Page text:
Hypothyroidism and Pregnancy 7Author: Ryan The thyroid gland is located at middle part of the front of the neck. Hypothyroidism is underactive thyroid gland which means that the thyroid gland doesn't produce enough thyroid hormones. These hormones play an important role in body metabolism. Hypothyroidism and Pregnancy There are a number of ways that hypothyroidism can manifest during pregnancy. This includes; having Hashimoto's Thyroiditis, thyroid nodules or goiter, elevated TSH (Thyroid stimulating hormone) etc. If you have had radioactive iodine (RAI) or any kind of surgery of the thyroid or are now receiving any kind of thyroid hormone replacement then you probably have hypothyroidism. If you suffer from hypothyroidism then you are lucky to become pregnant in the first place as is prevents egg production. Once pregnant, hypothyroidism can affect your pregnancy in many ways. You have a higher risk of miscarriage. You are also more likely to develop high blood pressure and premature delivery if the hypothyroidism if left untreated through the pregnancy. There are certain "red flag" symptoms that you should be on the lookout for such as: dullness, droopy eyelids, abnormal weight gain, constipation, muscle cramps, thickening of skin, swelling around neck etc. These changes are usually spotted during pregnancy during the normal course of prenatal care. Babies born to mothers who had untreated or partially treated hypothyroidism prenatally, may never reach their full intellectual potential. The study was published in 1999, New England Journal of Medicine stating, "Women with untreated thyroid deficiency during pregnancy are four times more likely to have children with lower I.Q. scores". If you are pregnant and diagnosed with hypothyroidism, it does not need to take the joy out of your pregnancy. Once hypothyroidism is diagnosed, the thyroid hormone replacement therapy is started by doctor. The dosage is an important factor during pregnancy and is decided by your specialist. The treatment is safe and also essential to mother and fetus. One should not stop the medications by any means as this may have irreversible consequences. For the baby, it is quite rare that your baby will "inherit" your hypothyroidism. Congenital hypothyroidism appears in one of 4 to 5 thousand infants. But be sure to have your thyroid treatment started as early as possible (like in first trimester) because untreated thyroid will not only affect the mother but will also impair the child's physical and mental development. After pregnancy, your doctor will probably advise you to continue the pills. As far as breastfeeding is concerned, trace amount of thyroid hormone medication are excreted in breast milk but if your thyroid is not functioning properly then you might not be able to breastfeed at all.In fact, you must be having proper thyroid functioning and normal level of thyroid hormone to ensure enough breast milk to baby. If you are pregnant and diagnosed with hypothyroidism them make sure to receive a nutritionally balanced diet with adequate iodine salt, iron, vitamins, proteins, carbohydrates and fats. Ryan is a publisher of Hypothyroidism causes, symptoms and treatment information Buy the book: The Thyroid Diet [affliate link] Image Source: Table Sale on Flickr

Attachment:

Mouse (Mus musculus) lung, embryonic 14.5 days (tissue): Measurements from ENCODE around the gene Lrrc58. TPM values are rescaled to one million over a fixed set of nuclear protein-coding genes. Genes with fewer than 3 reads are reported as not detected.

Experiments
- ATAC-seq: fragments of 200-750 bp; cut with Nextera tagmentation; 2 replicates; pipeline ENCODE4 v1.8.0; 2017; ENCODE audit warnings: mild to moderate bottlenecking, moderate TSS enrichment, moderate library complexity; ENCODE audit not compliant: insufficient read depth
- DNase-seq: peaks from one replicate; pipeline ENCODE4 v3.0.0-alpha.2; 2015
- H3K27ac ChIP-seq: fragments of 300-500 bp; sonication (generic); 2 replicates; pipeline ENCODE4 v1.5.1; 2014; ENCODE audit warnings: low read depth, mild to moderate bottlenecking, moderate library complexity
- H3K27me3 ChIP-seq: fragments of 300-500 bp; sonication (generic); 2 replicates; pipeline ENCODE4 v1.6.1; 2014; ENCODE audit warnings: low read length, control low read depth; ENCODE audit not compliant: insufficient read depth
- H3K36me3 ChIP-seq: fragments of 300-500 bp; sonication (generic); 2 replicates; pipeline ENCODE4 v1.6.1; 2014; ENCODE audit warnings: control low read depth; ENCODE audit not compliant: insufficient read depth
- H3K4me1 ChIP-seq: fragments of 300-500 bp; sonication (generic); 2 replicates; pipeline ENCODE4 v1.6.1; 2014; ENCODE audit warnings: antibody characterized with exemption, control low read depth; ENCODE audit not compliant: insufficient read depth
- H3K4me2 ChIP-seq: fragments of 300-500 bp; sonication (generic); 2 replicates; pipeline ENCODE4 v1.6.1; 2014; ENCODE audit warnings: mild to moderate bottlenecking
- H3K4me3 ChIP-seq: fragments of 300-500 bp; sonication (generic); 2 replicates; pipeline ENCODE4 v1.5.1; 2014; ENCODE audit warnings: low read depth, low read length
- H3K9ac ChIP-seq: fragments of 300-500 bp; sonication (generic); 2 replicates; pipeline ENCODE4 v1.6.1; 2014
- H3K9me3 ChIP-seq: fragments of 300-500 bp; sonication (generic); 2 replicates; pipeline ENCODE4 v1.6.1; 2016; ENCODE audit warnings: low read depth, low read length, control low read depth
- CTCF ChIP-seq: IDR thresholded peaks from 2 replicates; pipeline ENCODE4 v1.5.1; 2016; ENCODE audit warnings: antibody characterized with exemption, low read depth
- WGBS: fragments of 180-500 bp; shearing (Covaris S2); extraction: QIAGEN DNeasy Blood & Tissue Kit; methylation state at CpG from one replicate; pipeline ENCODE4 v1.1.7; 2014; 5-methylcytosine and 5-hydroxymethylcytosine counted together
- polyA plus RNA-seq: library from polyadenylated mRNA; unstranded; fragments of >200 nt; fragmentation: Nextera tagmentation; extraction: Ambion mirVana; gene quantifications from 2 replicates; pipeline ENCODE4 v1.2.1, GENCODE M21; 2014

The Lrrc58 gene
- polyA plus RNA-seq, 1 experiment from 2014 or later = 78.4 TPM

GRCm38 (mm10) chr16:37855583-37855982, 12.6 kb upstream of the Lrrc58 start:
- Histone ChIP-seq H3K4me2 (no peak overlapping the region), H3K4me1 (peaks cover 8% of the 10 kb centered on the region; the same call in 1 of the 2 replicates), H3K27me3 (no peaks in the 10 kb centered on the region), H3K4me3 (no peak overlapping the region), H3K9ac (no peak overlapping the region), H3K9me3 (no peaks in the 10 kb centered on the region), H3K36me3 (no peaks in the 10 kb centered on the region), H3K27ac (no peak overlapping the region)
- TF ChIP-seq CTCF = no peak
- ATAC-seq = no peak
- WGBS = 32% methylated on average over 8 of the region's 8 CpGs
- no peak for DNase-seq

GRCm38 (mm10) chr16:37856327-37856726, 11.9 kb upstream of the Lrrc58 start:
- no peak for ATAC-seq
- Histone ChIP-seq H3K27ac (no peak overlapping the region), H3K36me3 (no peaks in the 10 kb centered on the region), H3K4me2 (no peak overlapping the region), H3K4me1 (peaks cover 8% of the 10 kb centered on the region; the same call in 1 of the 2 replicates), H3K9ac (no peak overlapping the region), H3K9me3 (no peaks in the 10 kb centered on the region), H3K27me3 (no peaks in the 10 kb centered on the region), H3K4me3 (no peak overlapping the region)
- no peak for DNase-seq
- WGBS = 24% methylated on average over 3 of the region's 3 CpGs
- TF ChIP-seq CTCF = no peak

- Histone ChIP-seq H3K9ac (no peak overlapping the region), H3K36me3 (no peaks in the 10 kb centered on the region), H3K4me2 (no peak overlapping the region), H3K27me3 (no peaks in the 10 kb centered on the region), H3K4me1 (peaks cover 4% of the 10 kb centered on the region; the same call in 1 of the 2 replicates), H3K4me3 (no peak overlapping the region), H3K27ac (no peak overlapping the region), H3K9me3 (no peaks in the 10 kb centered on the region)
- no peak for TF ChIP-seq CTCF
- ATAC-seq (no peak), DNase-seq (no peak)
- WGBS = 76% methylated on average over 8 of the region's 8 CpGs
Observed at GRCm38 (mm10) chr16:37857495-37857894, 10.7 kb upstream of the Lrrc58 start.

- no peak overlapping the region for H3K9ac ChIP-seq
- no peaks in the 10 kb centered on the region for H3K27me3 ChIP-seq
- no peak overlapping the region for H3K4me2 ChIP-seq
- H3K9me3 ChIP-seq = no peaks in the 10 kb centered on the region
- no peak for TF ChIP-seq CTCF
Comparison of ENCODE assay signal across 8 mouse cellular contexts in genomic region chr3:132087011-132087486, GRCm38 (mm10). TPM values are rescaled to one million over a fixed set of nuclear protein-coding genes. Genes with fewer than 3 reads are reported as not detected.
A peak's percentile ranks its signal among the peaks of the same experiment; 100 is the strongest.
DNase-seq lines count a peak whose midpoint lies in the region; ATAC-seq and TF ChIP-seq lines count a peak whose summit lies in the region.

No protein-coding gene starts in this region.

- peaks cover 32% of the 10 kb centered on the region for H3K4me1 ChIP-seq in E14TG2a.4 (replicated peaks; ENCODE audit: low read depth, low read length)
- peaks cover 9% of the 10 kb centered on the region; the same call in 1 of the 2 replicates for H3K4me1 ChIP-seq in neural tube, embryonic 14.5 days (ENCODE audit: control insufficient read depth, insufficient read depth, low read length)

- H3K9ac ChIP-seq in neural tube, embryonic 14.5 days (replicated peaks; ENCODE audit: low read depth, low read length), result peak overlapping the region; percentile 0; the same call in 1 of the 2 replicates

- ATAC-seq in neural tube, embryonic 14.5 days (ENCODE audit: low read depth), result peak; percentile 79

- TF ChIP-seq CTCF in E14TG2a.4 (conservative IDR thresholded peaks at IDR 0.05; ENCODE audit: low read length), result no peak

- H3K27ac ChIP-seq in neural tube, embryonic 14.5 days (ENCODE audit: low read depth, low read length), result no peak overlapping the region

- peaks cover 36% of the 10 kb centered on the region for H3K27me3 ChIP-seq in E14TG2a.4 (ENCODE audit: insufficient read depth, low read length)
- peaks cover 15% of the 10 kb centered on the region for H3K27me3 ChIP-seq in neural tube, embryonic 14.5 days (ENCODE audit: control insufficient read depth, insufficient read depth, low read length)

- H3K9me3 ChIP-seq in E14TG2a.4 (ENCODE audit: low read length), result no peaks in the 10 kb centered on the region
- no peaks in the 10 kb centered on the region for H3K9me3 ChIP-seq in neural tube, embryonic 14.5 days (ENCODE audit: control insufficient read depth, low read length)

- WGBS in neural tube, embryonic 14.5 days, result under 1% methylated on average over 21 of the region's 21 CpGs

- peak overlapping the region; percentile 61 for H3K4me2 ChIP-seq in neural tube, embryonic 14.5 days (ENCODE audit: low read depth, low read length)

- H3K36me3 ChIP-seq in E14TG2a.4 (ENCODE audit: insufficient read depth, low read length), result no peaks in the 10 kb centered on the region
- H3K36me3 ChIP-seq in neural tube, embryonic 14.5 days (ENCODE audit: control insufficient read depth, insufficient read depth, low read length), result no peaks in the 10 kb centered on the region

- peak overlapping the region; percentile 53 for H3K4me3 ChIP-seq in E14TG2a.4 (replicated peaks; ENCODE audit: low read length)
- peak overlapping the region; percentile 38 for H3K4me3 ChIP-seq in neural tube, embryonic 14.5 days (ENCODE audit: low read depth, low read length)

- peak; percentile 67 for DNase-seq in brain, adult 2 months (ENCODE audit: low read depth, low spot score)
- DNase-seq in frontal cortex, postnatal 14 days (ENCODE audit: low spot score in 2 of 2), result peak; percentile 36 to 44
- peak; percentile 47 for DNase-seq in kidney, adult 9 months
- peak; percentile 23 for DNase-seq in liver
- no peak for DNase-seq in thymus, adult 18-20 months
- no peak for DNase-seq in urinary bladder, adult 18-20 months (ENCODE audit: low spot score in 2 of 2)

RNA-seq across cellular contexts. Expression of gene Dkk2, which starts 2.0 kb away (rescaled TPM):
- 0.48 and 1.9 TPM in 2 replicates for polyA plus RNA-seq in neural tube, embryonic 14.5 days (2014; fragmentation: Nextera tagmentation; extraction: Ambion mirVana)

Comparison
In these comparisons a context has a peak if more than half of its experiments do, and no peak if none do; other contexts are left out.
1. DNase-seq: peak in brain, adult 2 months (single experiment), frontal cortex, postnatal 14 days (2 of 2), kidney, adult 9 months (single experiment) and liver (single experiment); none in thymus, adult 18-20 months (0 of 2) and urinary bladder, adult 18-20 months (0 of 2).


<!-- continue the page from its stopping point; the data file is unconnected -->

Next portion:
Pregnancy Week By Week 4There are three stages of pregnancy. These are the first, second and third trimesters. The first trimester runs from week one to week fourteen, the second covers weeks 15 - 26, then the third is weeks 27 - 40. Week 1 and 2: This is actually before you get pregnant. It's the stage where your body prepares itself by ovulating. It is right around day 14 that the egg is fertilized by the sperm Week 3: The fertilized egg now moves down the fallopian tubes, fluid passes into the ball of cells, dividing them into two. The inner cells will form your baby and the outer cells will form the placenta. Your body, at this stage, is still unaware that it is pregnant. The implantation begins as the cell ball reaches the wall of the uterus. In this process the cells actually bury into the uterus wall, which can sometimes lead to you having spotting. The implanted cell ball now becomes an embryo. Week 4: This is a week of rapid development, and your body now realizes it is pregnant. The amniotic sac and cavity begin to develop and also the Yoke sac appears (this will later form the baby's digestive system). The placenta now starts to form where implantation took place and blood from you will now go into the placenta. It is usually about day 27 that you start to feel morning sickness. Week 5: The primitive streak (the fore runner of the brain and spinal cord) is now developing. Through this primitive streak the cells will develop into three layers: * The endoderm: the bottom layer - develops the glands, lung linings, tongue, bladder, digestive tract, tonsils, urethra and associated glands. * The mesoderm: the middle layer - forms the muscles, bones, heart, lungs, spleen, blood cells, and the reproductive and excretory systems. * The ectoderm: the top layer - forming the skin, nails, hair, eye lens, nose, mouth, anus, tooth enamel, pituitary gland, mammary glands, and all parts of the nervous system. Other cells will be starting to develop the spine (called the notochord). The first steps towards forming the embryos head, and the first formation of the babies blood cells happen this week. Week 6: The first few days of this week is when your baby's heart starts beating. The aorta (the largest artery in the whole body) will be starting to form at around day 40. By mid week many organs are starting to form: eyes, arm buds, liver, gall bladder, stomach and intestines, lungs and pancreas. Week 7: This is a busy week for your growing baby. During this week your baby will double in size. The lenses of the eyes are developing and there is also a recognizable tongue. The legs and arms are developing into paddles, the jaws are now visible. Week 8: The cerebellum starts to form this week. That's the part of the brain responsible for the movement of muscles. Also hand and foot plates, elbow and wrist areas are forming. Towards the end of the eight week the hand plate has formed ridges where the fingers will be. There is further development of the eye; pigment is now appearing on the retina. Teeth buds are now forming within the gums, along with the wind pipe, bronchi, and voice box. The heart is now starting to develop the four chambers. Week 9: Your baby is now starting to form cartilage and bones. During this week the ovaries will develop into the sex organ determining whether you're having a boy or a girl. The fingers and thumbs are now taking shape. Also the baby is now becoming more active. Week 10: It's now that your embryo has become a baby, all be it on a rather small scale. There is a fully formed upper lip. The development of the heart now slows as it is past the critical stage. By mid week the earlobes are fully formed. Toes start to develop on the foot plate. As the bones of the palate (roof of the mouth) start to fuse together, the tongue starts to develop taste buds. Week 11: As the morning sickness starts to subside, you may feel your appetite increase. Your baby's body starts to straighten. In males the penis is now distinguishable and in females the vagina is beginning to develop. This stage is where the baby starts to show individuality, as the muscle structure varies in each baby. Week 12: Your baby will start to develop fingernails over the next three weeks. The brain is now the same structure as it will be at birth. By the end of the week, the gall bladder and pancreas will be fully developed. Also the baby will now be opening and closing its mouth. Week 13: This week vocal chords will form in the larynx. Also the intestines will move from the umbilical cord into the abdomen, and will start to form folds and become lined with villi. Week 14: You may have noticed some changes to the areola (the area around your nipple); it may be getting larger and darker. Your baby's heart beat will now be able to be heard using a Doppler. Breathing, sucking and swallowing motions will be being practiced. The breathing practices will take the amniotic fluid in and out of the lungs. Baby's hand also becomes more functional. Week 15: The baby's neck is now defined, with the head now resting on the neck rather than the shoulders. The hair pattern of the baby will be defined by the 102nd day of the pregnancy your baby will now be able to turn its head, open its mouth, kick, press its lips together and turn its feet. Week 16: This week the baby's toe nails will start to grow. The muscles will be growing stronger and the neck and head are growing straighter. As the uterus starts moving upwards you may start showing more, but this does mean less pressure on your bladder, making you feel like urinating less. Week 17: Your baby will be working on more reflexes this week; blinking, sucking, and swallowing. Development is carrying on with all the existing structures. Through the course of this month your baby's weight will increase 6 times. Week 18: By mid week your baby's eyes and ears will now be in the right places. The finger tips and toes will develop pads, and toe and finger prints will start to develop later in the week. Myelinization, a process of coating the nerves with a fatty substance called myelin which speeds up nerve cell transmission and insulates nerves, will start happening this week. Also by the second day of this week meconium (faecal waste) will start developing in the baby's bowels. Week 19: A creamy looking substance that covers the baby's body, vernix coseosa, will start to form. This protects the baby and its developing glands and sensory cells. If you're having a baby girl primitive egg cells are now developed in the ovaries, in fact females are born with all the eggs their ovaries will ever have. Week 20: Most of the major development has now taken place, and the danger zone of the first three months is now over. Your baby will be waking and sleeping, just as newborns do. Also the formation of fine scalp hair and eyebrows will begin. Week 21: Your body is replacing the amniotic fluid very three hours at this stage of your pregnancy. Baby's leg and arm movements increase as the muscles and bones become stronger. By the end of the week a stethoscope will be able to detect the baby's heart beat. Week 22: If the baby is a boy, the testes will start to move from the pelvic area into the scrotum. The hair on the head and eyebrows is now visible as white and short. Week 23: The bones in the middle ear start hardening making the conduction of sound possible. The baby will start to gain some considerable weight between now and next month. The size of the baby's body will start to get into proportion though the head will remain larger than the rest of the body. Week 24: The skin of your baby is wrinkled, but will smooth out as fat is deposited. Also by the end of this week the baby's heart beat is so strong it is some times possible to hear it by placing an ear on your stomach. Week 25: Baby's skin is now turning a reddish/pink as capillaries start to develop. The nostrils will now start to open, as they have been plugged unto now. The lungs will start developing blood vessels and the finger and toe nails will now be covering half the nail bed. Week 26: With the nostrils now open, muscular breathing will start. By the end of the week the lungs will be secreting surfactant, a substance which prevents the lung tissue sticking together. Also with the formation of blood vessels in the lungs, they will now also be developing air sacks. Brain wave activity starts this week for auditory and visual activity. Week 27: Bumping and thumping is becoming stronger as your baby grows stronger, you should be feeling around 10 kicks in a two hour period. Baby's lungs are growing rapidly and there is continual development with brain patterns. Week 28: This is when the eyelids un-fuse and open up. Muscle tone is improving, and the lungs are capable of breathing air. The chances of a baby being born premature from now on, has a greatly improved chance of surviving. Week 29: Eye lashes have now grown, and although still unable to focus, baby's eyes are now sensitive to dark and light. At this stage of pregnancy the senses of sound, smell and taste are developing. By the end of the week your baby will be able to move its eyes in their sockets. Week 30: Baby is now storing up nutrients taken in by you. Calcium for skeletal development, protein for growth and iron for blood cells. By the end of the week the languno (the small hairs that covered the baby's body), is nearly all gone apart from some patches on the shoulders and back. Week 31: As the actual growth starts to slow down, the internal organs are still maturing, so make sure your still getting enough folic acid, iron and calcium. Should your baby be born this week they would have the ability to breath, see, listen learn and remember. Week 32: The baby's iris is now reacting to light. All five senses are now registering with your baby, although smell is limited as baby can't breathe air in the uterus. Week 33: Your baby may now be sucking its fingers. Constipation could be starting for you as your uterus puts more and more pressure on your bowels. Week 34: The pigment of the eyes is not quite fully developed yet, this leaves the eyes looking blue regardless of final colour. And this week your baby will start to develop its own immune system. Week 35: In baby boys the decent of the testes will complete any time now. Your baby may now shift into your pelvis in a head down position, but not all babies do this before birth. Week 36: Dimples on the elbows and knees will be forming as well as creases in the neck area due to continual deposits of fat. Also this fat will help baby maintain its body temperature. Week 37: Around 85% of babies are born within two weeks of their actual due date (either before or after), so as you enter this stage be aware for signs of labour. The baby is practicing being more aware of its surroundings; this is the 'orientating response'. This is where the baby will turn towards any source of light. The end of this week marks the end of development, growth will now slow down. Week 38: Meconium is accumulating in the intestines. Meconium is a dark green mass of waste product and cells from the gall bladder, liver and pancreas. Although shortly after birth this will all come out. Week 39: As the baby is settling into your pelvis, you maybe feeling clumsy and off balance. This is because your center of gravity shifts. Make sure you're prepared for your trip to the hospital. Week 40: Welcome to the final week, that's if you have not given birth already. Your body will be giving the baby antibodies so it can protect its self from many diseases. The baby will finish dropping into its resting place before birth. Congratulations and welcome to your newborn child. Author: Alien. About the author: Alien writes for pregnancy tests, eye stye, and women health blog Image Source: http://flickr.com/photos/stroudlisa/70570796/